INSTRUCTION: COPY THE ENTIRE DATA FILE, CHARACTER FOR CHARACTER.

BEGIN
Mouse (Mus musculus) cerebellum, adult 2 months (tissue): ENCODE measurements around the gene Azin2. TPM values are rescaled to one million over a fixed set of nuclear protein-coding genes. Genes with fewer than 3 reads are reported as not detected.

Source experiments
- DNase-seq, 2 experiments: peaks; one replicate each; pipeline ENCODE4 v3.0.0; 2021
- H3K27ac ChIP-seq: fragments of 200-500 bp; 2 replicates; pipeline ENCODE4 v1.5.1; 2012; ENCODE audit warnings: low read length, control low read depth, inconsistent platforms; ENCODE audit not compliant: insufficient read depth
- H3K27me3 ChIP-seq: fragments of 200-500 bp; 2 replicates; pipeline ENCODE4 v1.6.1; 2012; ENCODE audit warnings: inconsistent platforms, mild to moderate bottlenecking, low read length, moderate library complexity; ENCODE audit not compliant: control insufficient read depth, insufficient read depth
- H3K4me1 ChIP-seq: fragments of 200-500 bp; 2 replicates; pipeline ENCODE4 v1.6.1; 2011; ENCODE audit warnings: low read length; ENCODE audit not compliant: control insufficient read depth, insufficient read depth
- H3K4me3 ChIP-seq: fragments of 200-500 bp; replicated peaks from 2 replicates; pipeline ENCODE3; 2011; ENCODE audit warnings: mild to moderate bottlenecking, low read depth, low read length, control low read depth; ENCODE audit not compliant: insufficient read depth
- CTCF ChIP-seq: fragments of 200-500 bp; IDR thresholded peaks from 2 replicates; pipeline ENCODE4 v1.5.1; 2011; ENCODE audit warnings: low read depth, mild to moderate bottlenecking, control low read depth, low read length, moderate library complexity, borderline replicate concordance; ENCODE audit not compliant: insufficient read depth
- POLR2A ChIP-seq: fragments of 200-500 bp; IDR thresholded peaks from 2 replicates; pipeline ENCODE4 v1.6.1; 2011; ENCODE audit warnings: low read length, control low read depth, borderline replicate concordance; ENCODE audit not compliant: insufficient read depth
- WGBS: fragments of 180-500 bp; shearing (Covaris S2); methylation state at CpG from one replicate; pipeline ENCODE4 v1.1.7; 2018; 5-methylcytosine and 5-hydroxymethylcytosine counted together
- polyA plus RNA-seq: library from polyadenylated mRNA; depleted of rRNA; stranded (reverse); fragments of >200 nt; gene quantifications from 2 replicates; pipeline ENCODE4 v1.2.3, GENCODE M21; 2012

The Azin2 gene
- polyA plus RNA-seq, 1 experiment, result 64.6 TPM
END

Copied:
Mouse (Mus musculus) cerebellum, adult 2 months (tissue): ENCODE measurements around the gene Azin2. TPM values are rescaled to one million over a fixed set of nuclear protein-coding genes. Genes with fewer than 3 reads are reported as not detected.

Source experiments
- DNase-seq, 2 experiments: peaks; one replicate each; pipeline ENCODE4 v3.0.0; 2021
- H3K27ac ChIP-seq: fragments of 200-500 bp; 2 replicates; pipeline ENCODE4 v1.5.1; 2012; ENCODE audit warnings: low read length, control low read depth, inconsistent platforms; ENCODE audit not compliant: insufficient read depth
- H3K27me3 ChIP-seq: fragments of 200-500 bp; 2 replicates; pipeline ENCODE4 v1.6.1; 2012; ENCODE audit warnings: inconsistent platforms, mild to moderate bottlenecking, low read length, moderate library complexity; ENCODE audit not compliant: control insufficient read depth, insufficient read depth
- H3K4me1 ChIP-seq: fragments of 200-500 bp; 2 replicates; pipeline ENCODE4 v1.6.1; 2011; ENCODE audit warnings: low read length; ENCODE audit not compliant: control insufficient read depth, insufficient read depth
- H3K4me3 ChIP-seq: fragments of 200-500 bp; replicated peaks from 2 replicates; pipeline ENCODE3; 2011; ENCODE audit warnings: mild to moderate bottlenecking, low read depth, low read length, control low read depth; ENCODE audit not compliant: insufficient read depth
- CTCF ChIP-seq: fragments of 200-500 bp; IDR thresholded peaks from 2 replicates; pipeline ENCODE4 v1.5.1; 2011; ENCODE audit warnings: low read depth, mild to moderate bottlenecking, control low read depth, low read length, moderate library complexity, borderline replicate concordance; ENCODE audit not compliant: insufficient read depth
- POLR2A ChIP-seq: fragments of 200-500 bp; IDR thresholded peaks from 2 replicates; pipeline ENCODE4 v1.6.1; 2011; ENCODE audit warnings: low read length, control low read depth, borderline replicate concordance; ENCODE audit not compliant: insufficient read depth
- WGBS: fragments of 180-500 bp; shearing (Covaris S2); methylation state at CpG from one replicate; pipeline ENCODE4 v1.1.7; 2018; 5-methylcytosine and 5-hydroxymethylcytosine counted together
- polyA plus RNA-seq: library from polyadenylated mRNA; depleted of rRNA; stranded (reverse); fragments of >200 nt; gene quantifications from 2 replicates; pipeline ENCODE4 v1.2.3, GENCODE M21; 2012

The Azin2 gene
- polyA plus RNA-seq, 1 experiment, result 64.6 TPM